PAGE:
Snow, sunshine, springtime gardens – and COOL

Joy Ufford file photo

SUBLETTE COUNTY – This is going to be a mishmash of things that go together in timing if not seasonally obvious. This is the time of year, when sunshine comes earlier and stronger and stays later, even as snowdrifts heap over the fenceposts, that I try to remember my early-winter mantra.

“The grass is still green under all of that snow.”

Not that I’ve dug down to ground level lately; I have my steadfast neighbors across the alley who keep my drive plowed out in town and on Dell Creek Road, Kevin’s backhoe stabs a large square bale to sweep the gravel driveway clear.

Thinking of that green grass underneath it all came to mind on Sunday when Kevin and I said farewell to Tiger, whose vintage mechanical parts, pieces and knowhow kept many an equally vintage set of tractors and mowers scything through tall cool green hay and clover.

Green is the color of the coming season; every year at this time I’m inspired to cross my fingers and see what returns in my little gardens of gravel and clay. “Garden” and “green” mean more timely inspiration from the Sage & Snow Garden Club and green-thumb guru Arlinda, who never utters a discouraging word.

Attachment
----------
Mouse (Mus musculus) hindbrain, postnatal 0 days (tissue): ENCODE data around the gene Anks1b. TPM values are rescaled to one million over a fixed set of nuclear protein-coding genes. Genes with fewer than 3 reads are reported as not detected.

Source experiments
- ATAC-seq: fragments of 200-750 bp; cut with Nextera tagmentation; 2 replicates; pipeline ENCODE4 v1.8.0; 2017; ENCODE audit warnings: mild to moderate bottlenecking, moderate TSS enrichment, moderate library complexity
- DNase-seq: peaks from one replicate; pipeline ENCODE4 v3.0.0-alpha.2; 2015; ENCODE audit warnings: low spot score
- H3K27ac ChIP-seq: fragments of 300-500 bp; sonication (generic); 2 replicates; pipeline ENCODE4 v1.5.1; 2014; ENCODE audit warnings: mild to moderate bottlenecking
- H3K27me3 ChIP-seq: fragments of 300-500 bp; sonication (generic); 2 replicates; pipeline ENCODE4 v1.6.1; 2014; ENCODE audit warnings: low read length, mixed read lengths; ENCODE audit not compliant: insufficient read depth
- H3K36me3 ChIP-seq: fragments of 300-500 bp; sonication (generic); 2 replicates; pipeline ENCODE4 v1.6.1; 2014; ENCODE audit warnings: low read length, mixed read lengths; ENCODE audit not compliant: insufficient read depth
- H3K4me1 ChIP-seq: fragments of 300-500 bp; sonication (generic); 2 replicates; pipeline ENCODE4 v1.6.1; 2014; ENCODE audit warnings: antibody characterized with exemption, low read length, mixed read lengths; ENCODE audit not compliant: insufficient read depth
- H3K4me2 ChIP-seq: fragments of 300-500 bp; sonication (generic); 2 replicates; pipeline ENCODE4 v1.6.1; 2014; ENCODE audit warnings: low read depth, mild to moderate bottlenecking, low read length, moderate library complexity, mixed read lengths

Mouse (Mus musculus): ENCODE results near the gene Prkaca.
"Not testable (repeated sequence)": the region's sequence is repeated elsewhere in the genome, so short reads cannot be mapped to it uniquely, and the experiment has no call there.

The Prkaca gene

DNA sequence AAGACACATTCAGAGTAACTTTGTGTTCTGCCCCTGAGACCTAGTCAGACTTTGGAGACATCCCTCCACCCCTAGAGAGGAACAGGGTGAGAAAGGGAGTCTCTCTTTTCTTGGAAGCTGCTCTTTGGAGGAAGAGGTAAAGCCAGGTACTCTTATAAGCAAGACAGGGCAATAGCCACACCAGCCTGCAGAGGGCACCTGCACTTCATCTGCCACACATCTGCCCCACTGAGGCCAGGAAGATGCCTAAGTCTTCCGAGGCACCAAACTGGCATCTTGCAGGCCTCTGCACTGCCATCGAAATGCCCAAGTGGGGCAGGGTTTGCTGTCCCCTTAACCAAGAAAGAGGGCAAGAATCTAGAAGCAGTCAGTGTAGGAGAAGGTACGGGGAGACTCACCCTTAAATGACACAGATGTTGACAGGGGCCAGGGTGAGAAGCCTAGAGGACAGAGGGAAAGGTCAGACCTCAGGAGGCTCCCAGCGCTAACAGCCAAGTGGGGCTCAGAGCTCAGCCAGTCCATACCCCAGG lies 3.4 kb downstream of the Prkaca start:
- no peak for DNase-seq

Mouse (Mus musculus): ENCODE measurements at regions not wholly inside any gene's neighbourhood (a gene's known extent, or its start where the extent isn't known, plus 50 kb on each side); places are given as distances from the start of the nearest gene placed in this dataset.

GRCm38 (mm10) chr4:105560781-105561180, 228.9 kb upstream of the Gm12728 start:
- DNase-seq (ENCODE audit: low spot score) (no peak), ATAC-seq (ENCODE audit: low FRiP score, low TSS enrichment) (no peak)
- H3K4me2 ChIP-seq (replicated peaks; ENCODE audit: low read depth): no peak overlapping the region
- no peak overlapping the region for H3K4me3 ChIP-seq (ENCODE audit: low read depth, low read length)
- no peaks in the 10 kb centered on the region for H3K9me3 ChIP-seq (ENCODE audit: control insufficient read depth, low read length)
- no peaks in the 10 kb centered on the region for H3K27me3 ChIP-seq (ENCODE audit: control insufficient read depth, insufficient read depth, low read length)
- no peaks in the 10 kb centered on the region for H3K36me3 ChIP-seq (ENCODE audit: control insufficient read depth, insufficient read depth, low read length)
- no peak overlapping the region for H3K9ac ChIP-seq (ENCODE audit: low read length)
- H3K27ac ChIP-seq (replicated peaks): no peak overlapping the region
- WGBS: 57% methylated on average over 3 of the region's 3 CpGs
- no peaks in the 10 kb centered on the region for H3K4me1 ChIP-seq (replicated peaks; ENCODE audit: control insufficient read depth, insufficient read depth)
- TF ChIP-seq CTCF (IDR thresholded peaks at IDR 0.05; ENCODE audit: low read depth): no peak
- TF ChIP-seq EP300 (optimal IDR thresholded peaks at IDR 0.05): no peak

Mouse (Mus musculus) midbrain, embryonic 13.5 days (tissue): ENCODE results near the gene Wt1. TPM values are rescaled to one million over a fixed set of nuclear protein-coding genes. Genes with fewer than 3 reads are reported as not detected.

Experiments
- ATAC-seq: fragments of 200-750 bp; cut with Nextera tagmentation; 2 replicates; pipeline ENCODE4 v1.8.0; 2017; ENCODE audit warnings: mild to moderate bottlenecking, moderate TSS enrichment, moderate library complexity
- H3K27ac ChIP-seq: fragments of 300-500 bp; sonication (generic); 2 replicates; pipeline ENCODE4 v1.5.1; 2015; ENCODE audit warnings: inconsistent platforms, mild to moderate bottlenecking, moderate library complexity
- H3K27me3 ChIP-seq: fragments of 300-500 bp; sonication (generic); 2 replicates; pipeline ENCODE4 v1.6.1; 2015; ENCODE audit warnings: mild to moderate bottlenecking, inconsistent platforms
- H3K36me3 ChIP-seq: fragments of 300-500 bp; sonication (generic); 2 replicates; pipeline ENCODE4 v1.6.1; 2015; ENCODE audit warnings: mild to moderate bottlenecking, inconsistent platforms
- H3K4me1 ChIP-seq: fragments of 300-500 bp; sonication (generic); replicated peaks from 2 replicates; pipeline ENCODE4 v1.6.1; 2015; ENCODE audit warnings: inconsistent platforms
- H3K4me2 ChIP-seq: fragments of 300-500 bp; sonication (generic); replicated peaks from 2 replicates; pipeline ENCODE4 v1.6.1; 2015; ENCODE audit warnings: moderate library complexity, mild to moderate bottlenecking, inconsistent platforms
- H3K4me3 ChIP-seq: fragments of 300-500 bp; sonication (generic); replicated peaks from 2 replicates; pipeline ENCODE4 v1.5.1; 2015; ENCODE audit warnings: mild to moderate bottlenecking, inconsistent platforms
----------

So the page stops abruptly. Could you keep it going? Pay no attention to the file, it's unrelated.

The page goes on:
On April 20, Sage & Snow Garden Club invites people to their free seed exchange at 5:30 p.m. with Planting for Pollinators also free workshop, 6-8 p.m. in the Pinedale Library’s Lovatt Room.

We’re sharing the garden club’s “Ask Flora” column for March here this week, and hopeful gardeners near and far beyond Sublette County borders are anxious to hear more of spring-is-coming expertise and tips.

P.S. COOL – it’s not a reference to weather but encouraging as springtime sunshine. The Country of Origin Labeling is gaining traction with your neighbors, ranchers and consumers hoping American beef gets the recognition and respect it deserves.

On March 6, USDA’s Tom Vilsack announced a “proposed rule with new regulatory requirements to better align the voluntary ‘Product of USA’ label claim with consumer understanding of what the claim means. The proposed rule allows the voluntary ‘Product of USA’ or ‘Made in the USA’ label claim to be used on meat, poultry and egg products only when they are derived from animals born, raised, slaughtered and processed in the United States.”

The USDA’s 60-day comment period, through May 12, on “Voluntary Labeling of FSIS-Regulated Products with U.S.-Origin Claims” opened with March 13 publication in the Federal Register. To read and comment, go to